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Path Smoothing Common among all labeling schemes First, take a sequence of points as input Not necessarily on the scaffold surface Optionally add points (interpolate)

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Path Smoothing Then, iterate the following: 1.Fix endpoints 2.Average position of each point with its neighbors in sequence 3.Project back onto surface

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Path Smoothing Then, iterate the following: 1.Fix endpoints 2.Average position of each point with its neighbors 3.Project back onto surface

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Path Smoothing Then, iterate the following: 1.Fix endpoints 2.Average position of each point with its neighbors in sequence 3.Project back onto surface

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Path Smoothing Then, iterate the following: 1.Fix endpoints 2.Average position of each point with its neighbors in sequence 3.Project back onto surface

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Path Smoothing Then, iterate the following: 1.Fix endpoints 2.Average position of each point with its neighbors in sequence 3.Project back onto surface

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Path Smoothing

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Text Rendering We use alpha-tested magnification * to render letters Lets us draw large letters with a small (128x128) texture, with no visible aliasing Can add outline, glow effects by simple modifications of the shader * C. Green. Improved alpha-tested magnification for vector textures and special effects. In SIGGRAPH ’07: ACM SIGGRAPH 2007 courses, pages 9–18, New York, NY, USA, ACM.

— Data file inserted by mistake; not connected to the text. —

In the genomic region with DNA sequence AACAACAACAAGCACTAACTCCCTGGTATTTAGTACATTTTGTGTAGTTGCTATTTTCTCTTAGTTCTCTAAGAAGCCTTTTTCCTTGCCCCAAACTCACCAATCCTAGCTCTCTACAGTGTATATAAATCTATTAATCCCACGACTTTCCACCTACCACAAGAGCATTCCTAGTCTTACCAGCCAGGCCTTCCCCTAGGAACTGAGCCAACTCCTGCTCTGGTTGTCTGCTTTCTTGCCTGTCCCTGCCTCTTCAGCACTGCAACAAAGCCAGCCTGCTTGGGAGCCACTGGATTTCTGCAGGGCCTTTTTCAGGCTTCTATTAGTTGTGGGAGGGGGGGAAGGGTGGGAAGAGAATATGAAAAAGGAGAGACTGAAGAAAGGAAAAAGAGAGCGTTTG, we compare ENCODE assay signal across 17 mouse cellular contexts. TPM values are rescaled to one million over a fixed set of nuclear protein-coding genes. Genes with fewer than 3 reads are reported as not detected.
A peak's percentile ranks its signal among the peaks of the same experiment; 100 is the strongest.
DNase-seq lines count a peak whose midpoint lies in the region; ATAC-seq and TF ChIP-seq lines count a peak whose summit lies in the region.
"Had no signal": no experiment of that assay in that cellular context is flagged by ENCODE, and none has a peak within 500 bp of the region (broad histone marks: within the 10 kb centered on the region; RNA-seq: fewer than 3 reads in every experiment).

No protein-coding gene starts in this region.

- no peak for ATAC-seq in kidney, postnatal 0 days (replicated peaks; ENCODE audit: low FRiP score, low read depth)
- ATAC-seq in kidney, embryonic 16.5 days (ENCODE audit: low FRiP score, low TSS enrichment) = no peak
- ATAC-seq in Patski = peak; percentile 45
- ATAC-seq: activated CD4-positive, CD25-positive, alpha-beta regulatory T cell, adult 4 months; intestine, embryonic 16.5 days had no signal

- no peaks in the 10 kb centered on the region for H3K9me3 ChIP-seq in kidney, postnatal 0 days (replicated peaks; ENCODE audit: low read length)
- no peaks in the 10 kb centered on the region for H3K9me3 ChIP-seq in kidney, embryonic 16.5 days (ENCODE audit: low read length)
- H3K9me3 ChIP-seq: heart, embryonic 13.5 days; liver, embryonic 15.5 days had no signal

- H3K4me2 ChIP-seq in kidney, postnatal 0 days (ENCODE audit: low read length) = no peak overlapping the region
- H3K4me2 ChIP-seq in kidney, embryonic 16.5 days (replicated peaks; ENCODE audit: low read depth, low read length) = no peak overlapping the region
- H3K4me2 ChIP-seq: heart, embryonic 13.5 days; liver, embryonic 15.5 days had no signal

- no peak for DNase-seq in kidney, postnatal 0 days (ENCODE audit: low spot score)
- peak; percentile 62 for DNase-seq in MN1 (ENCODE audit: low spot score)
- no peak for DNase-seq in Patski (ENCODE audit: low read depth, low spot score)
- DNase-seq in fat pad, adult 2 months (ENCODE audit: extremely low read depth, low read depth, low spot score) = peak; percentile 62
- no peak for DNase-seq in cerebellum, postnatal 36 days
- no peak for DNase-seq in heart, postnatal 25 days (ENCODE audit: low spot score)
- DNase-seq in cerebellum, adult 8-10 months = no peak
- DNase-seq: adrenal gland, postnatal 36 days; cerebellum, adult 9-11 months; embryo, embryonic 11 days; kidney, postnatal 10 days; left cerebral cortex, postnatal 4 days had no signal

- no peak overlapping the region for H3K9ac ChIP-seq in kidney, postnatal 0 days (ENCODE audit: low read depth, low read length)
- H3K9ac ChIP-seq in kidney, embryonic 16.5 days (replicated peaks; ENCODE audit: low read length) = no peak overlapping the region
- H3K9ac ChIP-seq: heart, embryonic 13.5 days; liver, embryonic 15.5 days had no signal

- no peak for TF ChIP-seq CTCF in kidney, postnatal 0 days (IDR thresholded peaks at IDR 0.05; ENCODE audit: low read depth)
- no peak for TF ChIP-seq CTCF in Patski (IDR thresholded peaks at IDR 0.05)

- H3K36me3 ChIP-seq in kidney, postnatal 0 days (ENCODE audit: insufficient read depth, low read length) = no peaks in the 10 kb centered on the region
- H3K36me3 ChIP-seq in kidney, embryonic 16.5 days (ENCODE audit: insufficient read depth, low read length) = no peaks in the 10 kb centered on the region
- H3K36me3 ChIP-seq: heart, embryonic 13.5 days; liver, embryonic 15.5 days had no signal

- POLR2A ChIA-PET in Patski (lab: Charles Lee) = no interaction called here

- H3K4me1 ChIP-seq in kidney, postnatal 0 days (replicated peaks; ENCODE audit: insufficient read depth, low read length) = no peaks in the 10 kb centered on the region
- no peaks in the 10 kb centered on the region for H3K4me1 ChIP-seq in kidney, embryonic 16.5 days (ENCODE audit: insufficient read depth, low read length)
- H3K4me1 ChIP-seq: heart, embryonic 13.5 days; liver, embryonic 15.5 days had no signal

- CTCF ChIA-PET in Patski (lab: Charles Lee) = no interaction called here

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Text Rendering Each letter is given its own local parameterization Letter = decal Built using exponential map method* Letter orientations are computed in parameter space Baseline is a weighted average of nearby path segments * R. Schmidt, C. Grimm, and B.Wyvill. Interactive decal compositing with discrete exponential maps. ACM Transactions on Graphics, 25(3):603–613, 2006.

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Outline Introduction Text Scaffold Generation Labeling Results

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Limitations Intrinsic to Surface Labeling Fixed labels may not always be oriented toward viewer Can’t guarantee uniform letter size, orientation on screen Unique to our approach Scaffold parameters not necessarily intuitive Tradeoff between various goals Future Work Independent steps (scaffold generation, path formation, lettering) One inflexible surface may not offer best location for text path Text paths ignore one another No overlap avoidance

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Conclusion Text scaffolds: Amenable to legible, proximal annotation of 3D models Are quick to compute, with low overhead Ideally suited for large models, with dense labels Our system includes methods for: Applying point labels Geodesic path layout Path ‘Sketching’ Automatic labeling of annotated regions

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Thanks! Questions? Thanks also to CIBM grant NLM-5T15LM007359